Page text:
Done well, genetic counseling and testing fulfills the mission of the triple aim: better care, better population health, and lower costs. But doing it well requires understanding what tests should and should not be done, for cost and other reasons. Karen Lewis, MS, MM, CGC, began by noting that while genetic tests can be expensive, their costs are miniscule when compared with giving cancer patients a $10,000-a-month therapy that will not work.
Payers who seek help from genetic counselors must realize that the field of certified counselors is fairly small—there are only about 3000 in the United States and only 25 training programs. Payers should look for candidates with a master’s degree and board certification from the American Board of Genetic Counseling.
To deal with the rising need for its services, Lewis said, “The field has transformed itself from a face-to-face, brick-and-mortar type of service to a telephonic, telemedicine-based service.” Counselors themselves have studied whether this approach meets patient needs, “and they have seen some very positive outcomes.”
At its heart, Lewis said, “Genetic counseling is a communication process.” It combines the hard science of looking at test results and data with the social science of working with patients and families, and educating the family about what results mean.
So what is the role of a genetic counselor at a health plan? Lewis works with medical directors, developing policies on counseling and testing, reviewing requests for tests to ensure they make sense, and hearing grievances, which, ironically, is one of the best parts of her job. “It’s those outlier cases that bring to our attention things we might have missed during the normal processing,” she said. Change comes from those outliers, she said.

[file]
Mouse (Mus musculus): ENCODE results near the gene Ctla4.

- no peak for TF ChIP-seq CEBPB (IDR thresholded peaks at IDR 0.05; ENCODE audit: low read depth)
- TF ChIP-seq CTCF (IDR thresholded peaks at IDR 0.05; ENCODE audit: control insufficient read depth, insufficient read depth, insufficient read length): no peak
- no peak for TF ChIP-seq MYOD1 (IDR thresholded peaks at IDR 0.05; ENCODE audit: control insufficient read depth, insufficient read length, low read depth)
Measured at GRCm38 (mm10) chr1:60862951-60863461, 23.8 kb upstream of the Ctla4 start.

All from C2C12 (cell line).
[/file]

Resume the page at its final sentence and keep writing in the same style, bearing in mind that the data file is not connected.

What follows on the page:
Genetic counselors can help a health plan bring order to a realm where tremendous opportunities for profit can lead to poor, uninformed choices by doctors and patients—especially as testing
incidents make their way into the media. Lewis was a counselor for 15 years before joining Priority Health, and she is alarmed when she sees the names of labs popping up that she’s never heard of. “It’s frightening—it’s important to choose a lab where you know you’re going to get a result that’s clinically valid.”
“The time has passed when we can just order from the most convenient lab,” she said later. “We need high-quality labs, but we also need the best price and high quality together.”
Inundated by heavy marketing, patients often demand the wrong test, or use home test kits that produce results they cannot interpret. “A mutation does not always necessarily lead to cancer, and we need to consider what else is going on,” she said. That’s why insurers are moving toward controlling when tests are ordered and encouraging counseling. Despite what some may think, the family practitioner may be ill equipped to order, much less interpret, genetic testresults (Table).
Data show high incidence of the wrong test being ordered, or of full tests being ordered even after a mutation has already been identified in the family. “Seventy-two percent of non-genetics-trained MDs rate themselves as having fair to poor knowledge regarding genetics,” Lewis said.
Top issues for payers, she said, include informed consent, transparency, and better coding. And ensuring access. “You’re going to have to partner, most likely, with a telephonic genetic service to get full coverage.” EBO